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As COVID-19 resurges, Pennsylvania is better prepared than last spring, officials say

Penn Medicine Contact Tracing

Members of the Penn Medicine Lancaster General Health COVID-19 contact tracing team at Burle Business Park on Aug. 5, 2020.

Pennsylvania is seeing a fall resurgence in COVID-19 cases, but is better prepared than last spring to handle the rise and keep hospitals from being overwhelmed, state officials said at a briefing Wednesday.

Health Secretary Dr. Rachel Levine said the state has no plans to impose stay-at-home orders or further restrict businesses, but noted she can’t predict how high cases will climb this winter when respiratory viruses commonly spread indoors.

Any resurgence of the coronavirus may be more effectively mitigated now than last spring because of increases in testing, contact tracing and supplies of personal protective equipment, she said.

Meanwhile, the state this week began distributing its first shipment of 250,000 antigen test kits that provide results in 15 minutes. The rapid test kits, provided by the federal government, are going first to health care-related facilities, colleges and prisons in the high incidence counties of Bradford, Centre, Lebanon, Montour, Northumberland, Schuylkill and Snyder.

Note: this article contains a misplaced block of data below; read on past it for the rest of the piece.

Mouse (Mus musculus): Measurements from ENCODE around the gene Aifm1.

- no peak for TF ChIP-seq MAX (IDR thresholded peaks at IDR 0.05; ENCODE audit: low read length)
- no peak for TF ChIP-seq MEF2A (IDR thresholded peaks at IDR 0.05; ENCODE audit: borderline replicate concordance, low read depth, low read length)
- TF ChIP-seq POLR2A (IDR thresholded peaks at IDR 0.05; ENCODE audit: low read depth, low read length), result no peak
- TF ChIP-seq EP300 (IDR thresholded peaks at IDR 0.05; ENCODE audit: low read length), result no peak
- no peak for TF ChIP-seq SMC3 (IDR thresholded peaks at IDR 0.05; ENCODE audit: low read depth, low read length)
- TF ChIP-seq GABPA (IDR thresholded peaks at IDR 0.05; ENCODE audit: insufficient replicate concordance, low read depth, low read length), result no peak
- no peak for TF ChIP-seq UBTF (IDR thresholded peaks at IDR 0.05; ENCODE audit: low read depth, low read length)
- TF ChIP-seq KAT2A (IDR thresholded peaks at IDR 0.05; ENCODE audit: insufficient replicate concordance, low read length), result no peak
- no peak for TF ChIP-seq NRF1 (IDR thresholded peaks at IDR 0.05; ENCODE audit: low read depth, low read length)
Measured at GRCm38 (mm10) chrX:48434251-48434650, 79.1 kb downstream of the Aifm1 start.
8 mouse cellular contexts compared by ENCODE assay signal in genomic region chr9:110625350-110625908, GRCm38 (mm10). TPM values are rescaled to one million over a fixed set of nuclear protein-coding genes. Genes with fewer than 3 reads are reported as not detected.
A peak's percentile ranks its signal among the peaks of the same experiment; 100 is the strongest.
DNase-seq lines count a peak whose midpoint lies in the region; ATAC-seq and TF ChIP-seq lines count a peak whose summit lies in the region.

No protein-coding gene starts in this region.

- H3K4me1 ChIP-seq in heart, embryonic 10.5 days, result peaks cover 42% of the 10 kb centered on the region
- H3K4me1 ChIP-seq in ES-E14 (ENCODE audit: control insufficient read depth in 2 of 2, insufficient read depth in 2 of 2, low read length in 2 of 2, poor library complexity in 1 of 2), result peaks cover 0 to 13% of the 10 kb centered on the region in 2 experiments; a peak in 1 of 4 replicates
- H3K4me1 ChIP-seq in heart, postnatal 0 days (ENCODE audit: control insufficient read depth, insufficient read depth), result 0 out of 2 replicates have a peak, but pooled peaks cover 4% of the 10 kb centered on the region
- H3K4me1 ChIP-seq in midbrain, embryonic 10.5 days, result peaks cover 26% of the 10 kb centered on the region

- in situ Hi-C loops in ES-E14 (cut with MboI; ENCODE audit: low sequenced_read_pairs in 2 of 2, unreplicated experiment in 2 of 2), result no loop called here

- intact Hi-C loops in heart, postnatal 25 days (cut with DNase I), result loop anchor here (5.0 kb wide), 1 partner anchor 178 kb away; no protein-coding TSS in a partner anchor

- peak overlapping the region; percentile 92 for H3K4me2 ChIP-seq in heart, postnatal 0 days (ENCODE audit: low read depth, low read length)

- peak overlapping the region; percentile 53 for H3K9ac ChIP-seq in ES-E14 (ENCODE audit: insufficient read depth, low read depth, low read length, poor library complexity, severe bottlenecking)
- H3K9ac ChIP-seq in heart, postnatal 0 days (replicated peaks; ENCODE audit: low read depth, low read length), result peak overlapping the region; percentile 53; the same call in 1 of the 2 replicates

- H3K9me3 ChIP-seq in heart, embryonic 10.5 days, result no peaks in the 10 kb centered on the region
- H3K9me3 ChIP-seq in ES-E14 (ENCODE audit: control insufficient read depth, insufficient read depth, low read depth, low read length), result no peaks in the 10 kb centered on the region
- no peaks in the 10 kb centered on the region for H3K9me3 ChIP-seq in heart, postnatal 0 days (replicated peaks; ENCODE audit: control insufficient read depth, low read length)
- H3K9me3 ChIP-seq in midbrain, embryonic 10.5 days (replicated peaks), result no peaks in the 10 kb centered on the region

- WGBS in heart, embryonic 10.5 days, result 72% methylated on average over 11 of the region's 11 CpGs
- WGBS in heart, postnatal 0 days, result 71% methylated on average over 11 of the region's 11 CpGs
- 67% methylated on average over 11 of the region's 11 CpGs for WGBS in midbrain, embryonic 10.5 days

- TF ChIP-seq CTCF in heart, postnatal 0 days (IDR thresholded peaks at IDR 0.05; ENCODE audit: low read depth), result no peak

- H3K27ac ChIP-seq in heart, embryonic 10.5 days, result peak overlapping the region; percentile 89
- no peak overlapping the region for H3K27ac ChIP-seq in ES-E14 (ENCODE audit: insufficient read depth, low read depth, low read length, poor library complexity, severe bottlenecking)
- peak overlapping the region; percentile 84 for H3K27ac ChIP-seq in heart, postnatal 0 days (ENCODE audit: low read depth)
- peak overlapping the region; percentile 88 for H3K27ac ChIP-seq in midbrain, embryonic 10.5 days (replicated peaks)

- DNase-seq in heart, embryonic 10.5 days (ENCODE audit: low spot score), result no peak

The state expects to distribute 250,000 rapid test kits weekly across the state for a total of 3.8 million through the end of December, said Michael Huff, the state’s director of testing and contact tracing.

These test kits are in addition to those the federal government is sending directly to skilled nursing facilities, personal care homes and historically black colleges and universities.

The rapid testing is also in addition to the nearly 30,000 laboratory-processed COVID-19 tests conducted daily at over 400 sites across Pennsylvania. The new test allows for quicker interventions, but the traditional test is considered more accurate.

Levine said it’s too soon to know if the 5,500 fans who attended last Sunday’s NFL game in Pittsburgh spread COVID-19, but she expressed confidence that the 7,500 fans expected to attend this Sunday’s game in Philadelphia “should feel safe.”

Levine said the team is taking “really robust protections” with everyone required to wear masks and social distance.

Levine said contact tracing has not yet revealed infections arising from recent campaign rallies and auto racing events in Pennsylvania where many people did not follow public health guidelines.

New cases in Pennsylvania were at 7,269 in the past seven days compared to 6,137 the previous seven days. Hospitalizations have increased to 640 in the same time period, up from 507. That compares to over 3,000 inpatients last April.

The incidence is particularly rising in adults in their 20s, 30s and 40s, Levine said.

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